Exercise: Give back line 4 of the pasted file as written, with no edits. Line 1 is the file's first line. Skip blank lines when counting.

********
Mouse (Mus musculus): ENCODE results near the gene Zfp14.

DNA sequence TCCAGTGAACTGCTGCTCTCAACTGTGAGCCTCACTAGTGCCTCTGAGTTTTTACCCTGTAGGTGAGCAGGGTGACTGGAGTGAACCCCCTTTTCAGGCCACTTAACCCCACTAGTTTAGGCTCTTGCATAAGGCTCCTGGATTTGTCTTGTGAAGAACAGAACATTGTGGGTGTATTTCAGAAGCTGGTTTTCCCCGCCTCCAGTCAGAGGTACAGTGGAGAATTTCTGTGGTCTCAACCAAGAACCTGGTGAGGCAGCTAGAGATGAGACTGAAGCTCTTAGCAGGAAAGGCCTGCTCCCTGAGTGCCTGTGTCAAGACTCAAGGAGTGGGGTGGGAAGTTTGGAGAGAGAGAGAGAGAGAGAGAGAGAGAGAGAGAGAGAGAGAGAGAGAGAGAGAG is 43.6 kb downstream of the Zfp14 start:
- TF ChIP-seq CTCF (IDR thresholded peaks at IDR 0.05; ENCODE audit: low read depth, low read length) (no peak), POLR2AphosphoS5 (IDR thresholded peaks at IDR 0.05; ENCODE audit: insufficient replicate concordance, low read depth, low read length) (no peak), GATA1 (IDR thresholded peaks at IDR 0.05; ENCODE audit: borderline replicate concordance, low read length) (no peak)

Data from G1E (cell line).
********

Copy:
Data from G1E (cell line).